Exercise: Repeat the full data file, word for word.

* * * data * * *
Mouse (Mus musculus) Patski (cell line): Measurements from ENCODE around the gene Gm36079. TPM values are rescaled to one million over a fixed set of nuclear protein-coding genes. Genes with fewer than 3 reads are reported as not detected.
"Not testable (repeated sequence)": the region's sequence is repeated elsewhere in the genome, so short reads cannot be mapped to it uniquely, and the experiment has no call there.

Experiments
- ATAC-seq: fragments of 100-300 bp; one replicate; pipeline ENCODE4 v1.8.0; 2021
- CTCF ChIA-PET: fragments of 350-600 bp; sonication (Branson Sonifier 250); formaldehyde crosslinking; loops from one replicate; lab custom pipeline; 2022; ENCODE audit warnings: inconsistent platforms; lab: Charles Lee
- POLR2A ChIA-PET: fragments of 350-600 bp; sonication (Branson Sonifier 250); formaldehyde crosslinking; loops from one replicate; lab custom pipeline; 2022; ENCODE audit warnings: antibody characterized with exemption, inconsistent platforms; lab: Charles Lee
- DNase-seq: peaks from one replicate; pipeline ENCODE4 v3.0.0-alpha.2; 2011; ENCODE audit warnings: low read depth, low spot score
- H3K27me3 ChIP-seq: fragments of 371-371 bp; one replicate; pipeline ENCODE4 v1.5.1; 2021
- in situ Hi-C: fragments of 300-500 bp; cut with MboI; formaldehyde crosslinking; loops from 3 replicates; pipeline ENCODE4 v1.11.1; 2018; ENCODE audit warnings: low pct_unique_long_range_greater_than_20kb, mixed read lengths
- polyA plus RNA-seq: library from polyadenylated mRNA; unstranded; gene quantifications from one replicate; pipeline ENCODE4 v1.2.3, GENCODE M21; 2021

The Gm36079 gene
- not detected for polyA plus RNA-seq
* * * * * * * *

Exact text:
Mouse (Mus musculus) Patski (cell line): Measurements from ENCODE around the gene Gm36079. TPM values are rescaled to one million over a fixed set of nuclear protein-coding genes. Genes with fewer than 3 reads are reported as not detected.
"Not testable (repeated sequence)": the region's sequence is repeated elsewhere in the genome, so short reads cannot be mapped to it uniquely, and the experiment has no call there.

Experiments
- ATAC-seq: fragments of 100-300 bp; one replicate; pipeline ENCODE4 v1.8.0; 2021
- CTCF ChIA-PET: fragments of 350-600 bp; sonication (Branson Sonifier 250); formaldehyde crosslinking; loops from one replicate; lab custom pipeline; 2022; ENCODE audit warnings: inconsistent platforms; lab: Charles Lee
- POLR2A ChIA-PET: fragments of 350-600 bp; sonication (Branson Sonifier 250); formaldehyde crosslinking; loops from one replicate; lab custom pipeline; 2022; ENCODE audit warnings: antibody characterized with exemption, inconsistent platforms; lab: Charles Lee
- DNase-seq: peaks from one replicate; pipeline ENCODE4 v3.0.0-alpha.2; 2011; ENCODE audit warnings: low read depth, low spot score
- H3K27me3 ChIP-seq: fragments of 371-371 bp; one replicate; pipeline ENCODE4 v1.5.1; 2021
- in situ Hi-C: fragments of 300-500 bp; cut with MboI; formaldehyde crosslinking; loops from 3 replicates; pipeline ENCODE4 v1.11.1; 2018; ENCODE audit warnings: low pct_unique_long_range_greater_than_20kb, mixed read lengths
- polyA plus RNA-seq: library from polyadenylated mRNA; unstranded; gene quantifications from one replicate; pipeline ENCODE4 v1.2.3, GENCODE M21; 2021

The Gm36079 gene
- not detected for polyA plus RNA-seq